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Other titles in the Greek Tragedy in New Translations series:
Hecuba (91 Edition)by Euripides
Synopses & ReviewsPlease note that used books may not include additional media (study guides, CDs, DVDs, solutions manuals, etc.) as described in the publisher comments.
Based on the conviction that only translators who write poetry themselves can properly recreate the celebrated and timeless tragedies of Aeschylus, Sophocles, and Euripides, The Greek Tragedy in New Translation series offers new translations that go beyond the literal meaning of the Greek in order to evoke the poetry of the originals. Under the general editorship of Peter Burian and Alan Shapiro, each volume includes a critical introduction, commentary on the text, full stage directions, and a glossary of the mythical and geographical references in the plays. If the line from a lost play, "There is no greater god than necessity," were all that survived of Euripides, we would have his signature. No other artist or thinker has ever dramatized with such relentless concentration the pervasiveness of necessity's power--the terrible force by which it shapes and destroys human character--and in no other play is this theme made more manifest than in Hecuba.
In this new edition of Hecuba, a poet and a classical scholar have collaborated to produce a striking version of a play central to Euripides' dramatic vision. The translators have focused their attention on tonal texture, ranging from grief-stricken monodies and duets to lyrical choral verse, as well as on the problems created by political and forensic rhetoric. The result is a subtle and highly evocative translation of the unjustifiable sacrifice of Hecuba's daughter, Poyxena, and the consequent destruction of Hecuba's character.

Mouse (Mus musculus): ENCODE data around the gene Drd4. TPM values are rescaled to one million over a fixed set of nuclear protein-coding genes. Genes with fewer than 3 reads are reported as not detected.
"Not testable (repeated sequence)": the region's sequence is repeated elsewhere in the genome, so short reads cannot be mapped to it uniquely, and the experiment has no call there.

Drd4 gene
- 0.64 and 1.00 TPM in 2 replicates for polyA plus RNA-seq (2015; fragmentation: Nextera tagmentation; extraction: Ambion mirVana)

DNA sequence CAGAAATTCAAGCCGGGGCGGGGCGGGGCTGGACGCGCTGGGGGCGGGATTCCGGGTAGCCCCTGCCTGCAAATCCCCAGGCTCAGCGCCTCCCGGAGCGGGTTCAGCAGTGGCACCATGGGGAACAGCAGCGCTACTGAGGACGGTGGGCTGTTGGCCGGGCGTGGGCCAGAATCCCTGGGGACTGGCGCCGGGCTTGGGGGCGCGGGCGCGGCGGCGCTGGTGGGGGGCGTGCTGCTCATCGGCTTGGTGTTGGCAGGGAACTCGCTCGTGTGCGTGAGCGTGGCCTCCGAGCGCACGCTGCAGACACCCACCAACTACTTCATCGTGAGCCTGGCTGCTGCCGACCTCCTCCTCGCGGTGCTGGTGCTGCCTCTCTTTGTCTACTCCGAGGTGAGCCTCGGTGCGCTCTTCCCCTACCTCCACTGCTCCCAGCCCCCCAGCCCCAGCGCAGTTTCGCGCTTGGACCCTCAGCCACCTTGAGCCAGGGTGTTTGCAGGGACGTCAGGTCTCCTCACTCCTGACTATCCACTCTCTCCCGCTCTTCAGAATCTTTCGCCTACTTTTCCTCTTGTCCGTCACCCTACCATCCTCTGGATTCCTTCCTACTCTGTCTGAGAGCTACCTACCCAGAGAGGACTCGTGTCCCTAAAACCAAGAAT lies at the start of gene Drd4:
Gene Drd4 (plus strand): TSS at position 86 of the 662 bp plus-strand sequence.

Also available in paperback. Please see page 00 for a full description.
In this new edition of HECUBA, a poet and a classical scholar have collaborated to produce a striking version of a play central to Euripides' dramatic vision. The translators have focused their attention on tonal texture, ranging from grief-stricken monodies and duets to lyrical choral verse, as well as on the problems created by political and forensic rhetoric.
About the Author
Janet Lembke, a poet, is the author of Bronze and Iron, and is co-translator of Suppliant Women, also in The Greek Tragedy in New Translation series. Kenneth J. Reckford is Professor of Classics at the University of North Carolina, Chapel Hill, and is author of Aristophanes' Old-and-New Comedy: Six Essays in Perspective.
The late BWilliam Arrowsmith was University Professor and Professor of Classics at Boston University, and was the celebrated translator of numerous works for the Greek and Latin. Herbert Golder is Assistant Professor of Classics at Boston University. He is editor-in-chief of Arion, a journal of the humanities and classics.
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